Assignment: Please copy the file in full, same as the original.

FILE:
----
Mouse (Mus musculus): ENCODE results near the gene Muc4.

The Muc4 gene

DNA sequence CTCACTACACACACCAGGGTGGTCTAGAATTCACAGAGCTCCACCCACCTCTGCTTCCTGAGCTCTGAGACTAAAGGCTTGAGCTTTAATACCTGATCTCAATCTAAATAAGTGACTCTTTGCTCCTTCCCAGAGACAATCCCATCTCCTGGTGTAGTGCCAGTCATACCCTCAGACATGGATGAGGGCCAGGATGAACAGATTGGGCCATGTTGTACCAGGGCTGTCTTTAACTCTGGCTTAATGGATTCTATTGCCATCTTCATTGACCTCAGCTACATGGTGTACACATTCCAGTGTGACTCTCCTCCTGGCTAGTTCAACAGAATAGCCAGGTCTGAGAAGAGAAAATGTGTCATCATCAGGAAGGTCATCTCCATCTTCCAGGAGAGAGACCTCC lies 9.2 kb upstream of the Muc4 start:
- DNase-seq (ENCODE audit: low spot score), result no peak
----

Mouse (Mus musculus): ENCODE results near the gene Muc4.

The Muc4 gene

DNA sequence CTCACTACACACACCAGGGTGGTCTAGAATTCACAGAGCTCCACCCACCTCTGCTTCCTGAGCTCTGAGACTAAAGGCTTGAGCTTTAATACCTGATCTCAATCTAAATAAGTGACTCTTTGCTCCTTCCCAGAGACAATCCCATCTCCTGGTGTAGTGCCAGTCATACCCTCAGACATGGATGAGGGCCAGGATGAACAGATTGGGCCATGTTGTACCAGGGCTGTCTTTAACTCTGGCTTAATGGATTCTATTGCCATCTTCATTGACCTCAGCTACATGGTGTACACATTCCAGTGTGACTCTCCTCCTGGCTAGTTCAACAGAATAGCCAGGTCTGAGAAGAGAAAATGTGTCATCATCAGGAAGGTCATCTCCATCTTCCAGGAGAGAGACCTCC lies 9.2 kb upstream of the Muc4 start:
- DNase-seq (ENCODE audit: low spot score), result no peak